One way of looking at how congress, the White House, and public opinion interact goes like this. The President offers a health care plan and arguments in favor of it. His critics offer opposing arguments. Both sides are more or less persuasive. And depending on which side is more persuasive, public opinion tilts for or against the plan. And depending on how public opinion tilts, members of congress will vote and the plan either passes or fails.
Another model would look quite different. In this model, most members of congress have a great deal of latitude to vote however they want. They’ll decide what they want to do. And if all the Democrats decide to back the president, probably a few moderate Republicans will join in. And if the public sees basically the whole Democratic Party joining with a few Republicans to pass a health care plan, then self-identified “independents” or “moderates” will conclude that it’s probably a good plan and generally approve of it. Thus, the plan will be popular. Alternatively, if moderate Democrats decide to vote “no,” then Republicans will offer uniform opposition. And if the public sees all Republicans joining with some Democrats to defeat a health care plan, then self-identified “independents” or “moderates” will conclude that it’s probably a bad plan and generally disapprove of it. Thus, the plan will be unpopular.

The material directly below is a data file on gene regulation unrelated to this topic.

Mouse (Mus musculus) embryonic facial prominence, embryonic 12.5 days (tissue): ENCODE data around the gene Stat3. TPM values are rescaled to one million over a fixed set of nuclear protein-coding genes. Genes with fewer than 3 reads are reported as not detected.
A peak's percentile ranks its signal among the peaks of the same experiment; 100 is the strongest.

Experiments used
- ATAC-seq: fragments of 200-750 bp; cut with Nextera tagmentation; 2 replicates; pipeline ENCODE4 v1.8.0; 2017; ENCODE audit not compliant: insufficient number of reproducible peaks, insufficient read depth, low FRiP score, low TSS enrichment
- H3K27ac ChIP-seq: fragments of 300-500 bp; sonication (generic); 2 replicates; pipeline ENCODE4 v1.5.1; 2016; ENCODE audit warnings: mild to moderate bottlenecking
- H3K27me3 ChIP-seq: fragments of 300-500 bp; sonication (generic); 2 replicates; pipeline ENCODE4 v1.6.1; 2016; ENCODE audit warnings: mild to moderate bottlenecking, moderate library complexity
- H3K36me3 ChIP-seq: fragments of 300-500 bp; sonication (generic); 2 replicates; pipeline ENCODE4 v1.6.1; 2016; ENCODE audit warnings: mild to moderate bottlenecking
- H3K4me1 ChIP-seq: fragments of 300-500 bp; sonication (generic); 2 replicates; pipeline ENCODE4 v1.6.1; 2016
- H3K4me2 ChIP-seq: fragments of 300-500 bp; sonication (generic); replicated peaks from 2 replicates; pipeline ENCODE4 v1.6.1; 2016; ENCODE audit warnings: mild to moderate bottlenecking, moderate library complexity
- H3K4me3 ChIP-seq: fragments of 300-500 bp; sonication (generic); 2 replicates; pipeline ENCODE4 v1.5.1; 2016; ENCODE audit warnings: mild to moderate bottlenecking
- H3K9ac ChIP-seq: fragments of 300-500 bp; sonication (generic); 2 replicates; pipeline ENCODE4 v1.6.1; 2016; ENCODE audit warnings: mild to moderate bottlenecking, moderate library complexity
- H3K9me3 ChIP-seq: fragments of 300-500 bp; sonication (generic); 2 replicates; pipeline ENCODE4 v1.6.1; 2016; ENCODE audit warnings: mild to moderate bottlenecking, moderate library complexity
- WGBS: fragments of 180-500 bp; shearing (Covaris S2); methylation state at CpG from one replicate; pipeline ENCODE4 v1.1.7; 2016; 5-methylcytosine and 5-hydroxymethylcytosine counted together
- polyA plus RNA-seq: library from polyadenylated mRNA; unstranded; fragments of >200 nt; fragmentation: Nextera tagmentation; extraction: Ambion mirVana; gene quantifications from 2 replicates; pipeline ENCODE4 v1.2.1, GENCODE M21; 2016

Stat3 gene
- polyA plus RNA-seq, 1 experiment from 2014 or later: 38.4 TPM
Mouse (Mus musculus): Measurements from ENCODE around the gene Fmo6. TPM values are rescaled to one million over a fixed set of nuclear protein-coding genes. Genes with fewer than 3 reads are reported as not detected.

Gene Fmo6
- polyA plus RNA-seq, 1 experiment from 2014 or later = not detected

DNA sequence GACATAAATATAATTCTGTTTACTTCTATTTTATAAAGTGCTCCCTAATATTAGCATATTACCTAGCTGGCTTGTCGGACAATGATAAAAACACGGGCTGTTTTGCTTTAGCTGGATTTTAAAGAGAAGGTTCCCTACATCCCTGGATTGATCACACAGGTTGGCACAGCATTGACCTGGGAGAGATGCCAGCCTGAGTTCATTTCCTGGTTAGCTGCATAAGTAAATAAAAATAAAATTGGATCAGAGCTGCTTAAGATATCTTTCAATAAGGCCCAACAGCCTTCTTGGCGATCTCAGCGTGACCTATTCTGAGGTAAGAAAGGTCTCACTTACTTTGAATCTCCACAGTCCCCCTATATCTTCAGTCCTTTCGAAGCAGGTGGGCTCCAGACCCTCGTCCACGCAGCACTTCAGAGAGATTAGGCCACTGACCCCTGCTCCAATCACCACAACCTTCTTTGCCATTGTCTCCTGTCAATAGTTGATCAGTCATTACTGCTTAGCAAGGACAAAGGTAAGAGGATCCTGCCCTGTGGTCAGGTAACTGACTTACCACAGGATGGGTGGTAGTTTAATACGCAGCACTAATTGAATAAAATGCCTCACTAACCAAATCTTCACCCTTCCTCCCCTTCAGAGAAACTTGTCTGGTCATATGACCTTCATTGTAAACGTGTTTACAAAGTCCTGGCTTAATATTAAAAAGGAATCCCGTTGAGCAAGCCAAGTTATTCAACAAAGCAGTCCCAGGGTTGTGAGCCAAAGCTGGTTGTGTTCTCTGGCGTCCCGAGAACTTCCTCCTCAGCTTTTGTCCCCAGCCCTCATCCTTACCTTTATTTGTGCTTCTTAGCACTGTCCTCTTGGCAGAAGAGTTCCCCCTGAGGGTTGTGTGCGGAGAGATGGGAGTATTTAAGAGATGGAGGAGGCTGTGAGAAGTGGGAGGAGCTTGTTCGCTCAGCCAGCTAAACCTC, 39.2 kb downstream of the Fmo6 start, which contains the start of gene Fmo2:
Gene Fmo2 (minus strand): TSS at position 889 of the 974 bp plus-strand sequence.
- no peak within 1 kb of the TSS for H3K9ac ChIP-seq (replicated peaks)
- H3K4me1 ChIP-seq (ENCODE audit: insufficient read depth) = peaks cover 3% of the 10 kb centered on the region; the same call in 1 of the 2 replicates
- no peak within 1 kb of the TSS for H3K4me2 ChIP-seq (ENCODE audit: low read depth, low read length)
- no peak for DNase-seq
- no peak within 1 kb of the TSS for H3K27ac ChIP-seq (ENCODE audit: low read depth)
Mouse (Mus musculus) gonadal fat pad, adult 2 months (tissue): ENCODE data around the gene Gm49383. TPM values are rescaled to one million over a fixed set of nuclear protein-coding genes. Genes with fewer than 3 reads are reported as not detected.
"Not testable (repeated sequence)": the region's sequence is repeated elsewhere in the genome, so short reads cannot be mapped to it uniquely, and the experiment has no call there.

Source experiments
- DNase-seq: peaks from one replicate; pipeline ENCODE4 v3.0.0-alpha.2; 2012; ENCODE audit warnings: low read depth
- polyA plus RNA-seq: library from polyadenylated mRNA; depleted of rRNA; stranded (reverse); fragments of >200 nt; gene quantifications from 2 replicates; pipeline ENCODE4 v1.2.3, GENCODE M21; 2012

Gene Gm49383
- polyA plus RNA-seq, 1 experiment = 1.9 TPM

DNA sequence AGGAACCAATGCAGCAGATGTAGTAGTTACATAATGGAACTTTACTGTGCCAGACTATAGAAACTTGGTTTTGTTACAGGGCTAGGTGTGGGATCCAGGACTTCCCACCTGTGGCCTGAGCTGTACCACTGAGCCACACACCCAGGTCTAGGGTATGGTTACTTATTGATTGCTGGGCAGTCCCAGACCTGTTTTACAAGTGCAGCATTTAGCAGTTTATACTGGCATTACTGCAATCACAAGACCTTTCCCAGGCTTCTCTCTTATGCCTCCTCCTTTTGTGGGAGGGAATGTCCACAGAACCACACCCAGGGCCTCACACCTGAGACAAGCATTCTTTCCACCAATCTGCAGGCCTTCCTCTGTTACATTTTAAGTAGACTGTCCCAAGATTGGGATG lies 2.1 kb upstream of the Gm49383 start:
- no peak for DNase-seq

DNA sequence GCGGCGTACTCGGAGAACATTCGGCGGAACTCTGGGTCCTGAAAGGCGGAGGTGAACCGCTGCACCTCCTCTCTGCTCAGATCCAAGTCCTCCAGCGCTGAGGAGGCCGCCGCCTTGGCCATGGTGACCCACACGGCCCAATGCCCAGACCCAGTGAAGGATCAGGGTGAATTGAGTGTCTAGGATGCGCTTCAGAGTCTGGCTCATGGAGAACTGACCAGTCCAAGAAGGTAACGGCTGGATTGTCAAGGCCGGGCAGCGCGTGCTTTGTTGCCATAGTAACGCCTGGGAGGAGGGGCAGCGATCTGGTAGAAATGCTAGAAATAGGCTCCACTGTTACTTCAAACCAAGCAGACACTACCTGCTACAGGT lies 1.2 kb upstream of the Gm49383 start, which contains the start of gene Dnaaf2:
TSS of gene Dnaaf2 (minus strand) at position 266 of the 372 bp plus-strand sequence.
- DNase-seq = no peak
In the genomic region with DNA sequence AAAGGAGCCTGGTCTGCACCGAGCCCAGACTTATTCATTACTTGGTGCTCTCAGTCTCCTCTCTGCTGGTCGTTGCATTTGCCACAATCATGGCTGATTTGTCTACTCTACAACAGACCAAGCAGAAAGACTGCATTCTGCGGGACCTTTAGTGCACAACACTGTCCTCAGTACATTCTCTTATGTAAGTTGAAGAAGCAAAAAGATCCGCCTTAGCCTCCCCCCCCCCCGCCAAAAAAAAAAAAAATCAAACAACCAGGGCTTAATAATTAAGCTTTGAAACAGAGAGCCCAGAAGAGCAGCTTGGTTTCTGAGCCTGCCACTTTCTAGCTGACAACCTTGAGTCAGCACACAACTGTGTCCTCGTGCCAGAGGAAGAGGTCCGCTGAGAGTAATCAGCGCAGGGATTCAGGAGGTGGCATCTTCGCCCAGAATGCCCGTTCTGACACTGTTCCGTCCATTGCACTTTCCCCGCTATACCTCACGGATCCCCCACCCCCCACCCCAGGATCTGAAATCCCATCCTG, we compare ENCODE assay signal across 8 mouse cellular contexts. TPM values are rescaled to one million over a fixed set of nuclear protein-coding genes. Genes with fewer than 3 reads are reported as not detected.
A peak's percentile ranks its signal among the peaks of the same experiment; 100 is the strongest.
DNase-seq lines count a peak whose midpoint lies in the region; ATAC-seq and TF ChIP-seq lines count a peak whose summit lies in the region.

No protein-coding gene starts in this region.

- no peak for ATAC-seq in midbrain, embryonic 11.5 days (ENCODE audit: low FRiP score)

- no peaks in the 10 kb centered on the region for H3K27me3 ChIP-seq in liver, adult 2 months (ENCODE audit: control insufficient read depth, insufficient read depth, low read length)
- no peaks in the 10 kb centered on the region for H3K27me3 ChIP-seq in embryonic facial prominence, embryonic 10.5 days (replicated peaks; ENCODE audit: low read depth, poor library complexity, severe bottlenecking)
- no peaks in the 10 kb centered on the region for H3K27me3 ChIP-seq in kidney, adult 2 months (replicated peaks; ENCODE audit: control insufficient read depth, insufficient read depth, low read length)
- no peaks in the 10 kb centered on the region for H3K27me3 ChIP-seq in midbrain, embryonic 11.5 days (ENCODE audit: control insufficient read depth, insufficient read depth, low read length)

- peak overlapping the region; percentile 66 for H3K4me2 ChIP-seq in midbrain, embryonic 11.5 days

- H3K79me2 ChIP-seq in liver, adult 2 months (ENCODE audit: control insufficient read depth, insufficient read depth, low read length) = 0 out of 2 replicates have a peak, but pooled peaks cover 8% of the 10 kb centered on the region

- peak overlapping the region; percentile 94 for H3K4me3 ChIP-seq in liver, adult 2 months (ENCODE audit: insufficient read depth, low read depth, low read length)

Personally, the second model seems more plausible to me. Model 2 attributes agency and detailed opinions to professional politicians, and leaves the broad mass of not-very-informed people to make their decisions based on crude heuristics. Model 1, by contrast, seems a bit nutty — it attributes agency and detailed opinions to the broad mass of ill-informed people and suggests that professional politicians make their decisions based on crude heuristics. The press, however, seems to uniformly believe in Model 1 and dismiss Model 2 out of hand. In defense of my view, I’ll marshall not only common sense, but also Larry Bartels and Christopher Achen “It Feels Like We’re Thinking: The Rationalizing Voter and Electoral Democracy”.
I think Model 1 tends to dominate since politicians don’t like to admit how much agency they have. It makes the moral stakes in their decision-making seem almost intolerably high. Like Kierkegaard characters, they prefer not to face the awesome nature of their moral responsibility.